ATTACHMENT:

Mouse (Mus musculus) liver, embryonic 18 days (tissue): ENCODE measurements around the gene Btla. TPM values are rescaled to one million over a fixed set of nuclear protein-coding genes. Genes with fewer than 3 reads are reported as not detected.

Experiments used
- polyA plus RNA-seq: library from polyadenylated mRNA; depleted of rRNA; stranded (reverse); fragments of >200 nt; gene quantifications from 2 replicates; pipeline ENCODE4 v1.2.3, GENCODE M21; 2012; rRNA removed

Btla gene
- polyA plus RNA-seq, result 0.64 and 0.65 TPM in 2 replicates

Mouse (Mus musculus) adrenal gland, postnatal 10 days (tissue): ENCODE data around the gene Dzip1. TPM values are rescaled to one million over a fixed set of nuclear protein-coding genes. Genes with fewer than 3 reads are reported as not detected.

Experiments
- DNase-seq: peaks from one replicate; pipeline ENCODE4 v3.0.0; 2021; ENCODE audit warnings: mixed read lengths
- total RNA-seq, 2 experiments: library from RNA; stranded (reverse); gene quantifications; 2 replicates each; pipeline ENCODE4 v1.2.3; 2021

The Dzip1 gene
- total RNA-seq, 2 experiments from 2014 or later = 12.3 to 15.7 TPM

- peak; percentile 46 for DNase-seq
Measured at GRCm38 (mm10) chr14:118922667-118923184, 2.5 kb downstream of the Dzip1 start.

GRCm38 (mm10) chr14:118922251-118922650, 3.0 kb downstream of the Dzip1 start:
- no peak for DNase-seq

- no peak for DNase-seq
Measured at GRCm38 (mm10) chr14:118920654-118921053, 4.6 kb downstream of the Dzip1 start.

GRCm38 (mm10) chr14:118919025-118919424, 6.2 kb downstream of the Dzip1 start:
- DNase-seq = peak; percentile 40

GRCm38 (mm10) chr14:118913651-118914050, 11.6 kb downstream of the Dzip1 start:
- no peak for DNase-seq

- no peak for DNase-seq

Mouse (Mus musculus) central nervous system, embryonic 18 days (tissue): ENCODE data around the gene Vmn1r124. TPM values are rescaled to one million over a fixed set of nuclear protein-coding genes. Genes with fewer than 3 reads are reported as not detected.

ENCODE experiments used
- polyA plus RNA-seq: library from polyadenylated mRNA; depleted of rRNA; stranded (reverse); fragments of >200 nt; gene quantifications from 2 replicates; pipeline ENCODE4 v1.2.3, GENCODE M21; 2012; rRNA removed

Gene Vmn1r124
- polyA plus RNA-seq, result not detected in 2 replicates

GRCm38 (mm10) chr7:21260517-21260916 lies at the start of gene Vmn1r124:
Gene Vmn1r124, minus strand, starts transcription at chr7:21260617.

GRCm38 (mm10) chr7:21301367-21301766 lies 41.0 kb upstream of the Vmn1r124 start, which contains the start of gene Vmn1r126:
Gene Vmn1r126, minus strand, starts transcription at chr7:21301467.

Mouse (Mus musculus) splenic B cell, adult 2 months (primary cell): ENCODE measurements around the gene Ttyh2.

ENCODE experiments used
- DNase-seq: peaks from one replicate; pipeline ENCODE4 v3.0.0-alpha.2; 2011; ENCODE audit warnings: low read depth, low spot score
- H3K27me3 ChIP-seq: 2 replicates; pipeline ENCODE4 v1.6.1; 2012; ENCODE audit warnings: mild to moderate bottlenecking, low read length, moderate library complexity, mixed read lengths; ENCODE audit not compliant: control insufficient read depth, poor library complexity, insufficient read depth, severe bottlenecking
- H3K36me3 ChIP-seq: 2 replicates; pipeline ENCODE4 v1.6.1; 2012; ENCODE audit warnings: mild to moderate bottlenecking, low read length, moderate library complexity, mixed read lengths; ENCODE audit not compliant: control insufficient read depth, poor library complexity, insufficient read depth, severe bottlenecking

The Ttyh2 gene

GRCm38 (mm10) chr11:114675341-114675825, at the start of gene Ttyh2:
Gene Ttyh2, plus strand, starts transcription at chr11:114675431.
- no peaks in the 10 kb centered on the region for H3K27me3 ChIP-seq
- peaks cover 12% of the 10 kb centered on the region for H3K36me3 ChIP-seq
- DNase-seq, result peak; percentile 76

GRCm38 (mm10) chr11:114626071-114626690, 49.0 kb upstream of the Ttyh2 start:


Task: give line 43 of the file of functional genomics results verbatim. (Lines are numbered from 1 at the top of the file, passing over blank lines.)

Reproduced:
GRCm38 (mm10) chr11:114626071-114626690, 49.0 kb upstream of the Ttyh2 start: